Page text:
Regulations Roundup – November 2023

The financial markets were vibrant in October as stocks dived and cryptocurrencies jumped to the highest point in more than a year. Bitcoin surged to over $35,000 while bond yields spiked to the highest levels in over a decade. As an agency specialising in financial marketing, our team has rounded up the top regulation changes in October, and what’s coming up in November 2023.

Gary Gensler is still reviewing spot bitcoin ETFs

Bitcoin and other cryptocurrencies surged as investors remained optimistic about regulations in the United States. They focused on the issue of a spot Bitcoin ETF, which they believe is a positive thing since it will make it mainstream. In an interview with CNBC, Gary Gensler,

Chairperson, U.S. Securities and Exchange Commission, said that the agency was still reviewing ETFs and will make a decision soon. Companies like Blackrock, Invesco, Franklin Templeton, and Ark Invest have filed for spot BTC ETFs.

These companies have put in place more measures to protect customer funds and prevent market manipulation. These were some of the top concerns by the SEC when it rejected several ETFs a few months earlier. Analysts believe that several large institutional companies will be open to allocate a small portion of their funds to Bitcoin. For one, the coin has done well in the past decade, outperforming key financial assets like stocks, gold, silver, and bonds. Also, many investors believe that Bitcoin is a better version of gold.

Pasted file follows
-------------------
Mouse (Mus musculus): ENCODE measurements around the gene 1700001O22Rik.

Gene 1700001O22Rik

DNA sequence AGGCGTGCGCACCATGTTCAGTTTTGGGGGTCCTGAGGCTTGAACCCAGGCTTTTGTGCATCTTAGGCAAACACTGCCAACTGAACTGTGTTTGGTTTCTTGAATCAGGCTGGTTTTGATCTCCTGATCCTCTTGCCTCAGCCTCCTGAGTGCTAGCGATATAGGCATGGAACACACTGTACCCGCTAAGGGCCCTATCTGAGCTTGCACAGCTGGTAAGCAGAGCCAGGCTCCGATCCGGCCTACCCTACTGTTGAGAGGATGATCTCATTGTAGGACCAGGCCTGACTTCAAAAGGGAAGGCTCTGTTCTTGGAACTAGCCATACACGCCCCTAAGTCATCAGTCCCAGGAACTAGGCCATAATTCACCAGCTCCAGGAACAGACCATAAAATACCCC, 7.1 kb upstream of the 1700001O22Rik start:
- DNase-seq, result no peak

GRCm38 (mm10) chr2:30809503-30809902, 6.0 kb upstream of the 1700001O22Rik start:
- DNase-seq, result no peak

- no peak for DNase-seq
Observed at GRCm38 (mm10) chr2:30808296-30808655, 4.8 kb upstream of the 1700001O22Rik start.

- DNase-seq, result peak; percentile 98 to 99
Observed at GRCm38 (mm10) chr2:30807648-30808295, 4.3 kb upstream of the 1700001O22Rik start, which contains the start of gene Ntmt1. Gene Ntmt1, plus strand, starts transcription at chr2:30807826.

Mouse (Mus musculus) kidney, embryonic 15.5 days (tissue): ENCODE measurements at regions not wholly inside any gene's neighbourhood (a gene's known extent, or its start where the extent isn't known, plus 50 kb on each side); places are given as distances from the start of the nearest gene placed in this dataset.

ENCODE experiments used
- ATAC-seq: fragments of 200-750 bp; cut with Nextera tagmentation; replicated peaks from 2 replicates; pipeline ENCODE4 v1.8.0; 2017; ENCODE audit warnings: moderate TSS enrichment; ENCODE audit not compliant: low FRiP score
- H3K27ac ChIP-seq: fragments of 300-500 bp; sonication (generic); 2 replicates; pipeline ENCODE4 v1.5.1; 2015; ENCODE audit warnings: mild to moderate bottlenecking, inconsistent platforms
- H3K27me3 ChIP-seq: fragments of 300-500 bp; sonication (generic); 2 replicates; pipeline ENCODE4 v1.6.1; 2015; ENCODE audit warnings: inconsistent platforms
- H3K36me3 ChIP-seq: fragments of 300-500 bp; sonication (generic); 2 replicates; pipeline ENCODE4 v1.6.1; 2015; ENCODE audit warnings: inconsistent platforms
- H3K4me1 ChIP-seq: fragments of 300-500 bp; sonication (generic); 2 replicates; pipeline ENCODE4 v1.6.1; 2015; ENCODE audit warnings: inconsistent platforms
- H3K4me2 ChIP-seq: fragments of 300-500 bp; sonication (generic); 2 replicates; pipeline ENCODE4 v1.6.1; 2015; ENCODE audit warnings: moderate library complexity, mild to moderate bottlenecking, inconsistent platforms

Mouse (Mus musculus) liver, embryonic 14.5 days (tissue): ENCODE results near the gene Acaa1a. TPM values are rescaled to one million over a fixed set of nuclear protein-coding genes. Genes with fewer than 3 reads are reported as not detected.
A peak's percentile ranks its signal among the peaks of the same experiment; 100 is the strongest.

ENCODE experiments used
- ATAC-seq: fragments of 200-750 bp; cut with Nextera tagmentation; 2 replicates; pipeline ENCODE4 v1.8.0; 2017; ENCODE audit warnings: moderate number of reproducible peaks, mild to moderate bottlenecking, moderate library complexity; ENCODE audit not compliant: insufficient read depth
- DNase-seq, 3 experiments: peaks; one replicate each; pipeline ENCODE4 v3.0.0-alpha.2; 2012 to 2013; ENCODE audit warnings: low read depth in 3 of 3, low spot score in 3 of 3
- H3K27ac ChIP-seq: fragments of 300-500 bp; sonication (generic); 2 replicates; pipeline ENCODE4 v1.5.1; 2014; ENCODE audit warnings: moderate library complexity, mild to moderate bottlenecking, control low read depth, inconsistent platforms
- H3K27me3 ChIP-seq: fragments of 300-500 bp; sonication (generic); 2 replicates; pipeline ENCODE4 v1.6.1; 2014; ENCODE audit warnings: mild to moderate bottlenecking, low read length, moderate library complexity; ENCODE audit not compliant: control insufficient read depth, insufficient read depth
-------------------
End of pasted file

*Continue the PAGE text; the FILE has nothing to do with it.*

SEC gives up the fight with Ripple Labs founders

The Securities and Exchange Commission (SEC) dropped a major lawsuit against the heads of Ripple Labs, the parent company of XRP.  The decision came a few months after the judge overseeing the case ruled that XRP was not a security.

Therefore, the move for the SEC to dismiss the lawsuit means that other wealthy crypto executives might opt to fight the SEC in court. Besides, the agency has suffered numerous setbacks in the past few months. For example, in September, a judge ruled that the SEC erred when it refused to review the decision by Grayscale to convert the Grayscale Bitcoin Trust (GBTC) into a spot Bitcoin ETF.

The SEC has filed additional lawsuits this year. It has taken action against Binance and Coinbase in a US court alleging that the two companies sold illegal securities in the United States. Most recently, it fined the founders of Safemoon for embezzling over $200 million.

Meanwhile, American prosecutors prevailed in their high-powered lawsuit against Sam Bankman-Fried (SBF), the founder of FTX and Alameda Research.

SEC and activist investors

Activist investors have become popular in Wall Street and other financial capitals in the world. Historically, actions by well-known activists tend to move the stocks they invest in. According to SEC rules, these investors must disclose their holdings 10 days after they complete their investments.

Now, the SEC wants to change this by ensuring that these funds disclose their holdings five days. This rule will only apply to activists who acquire at least five percent of companies. In a statement, Gary Gensler said: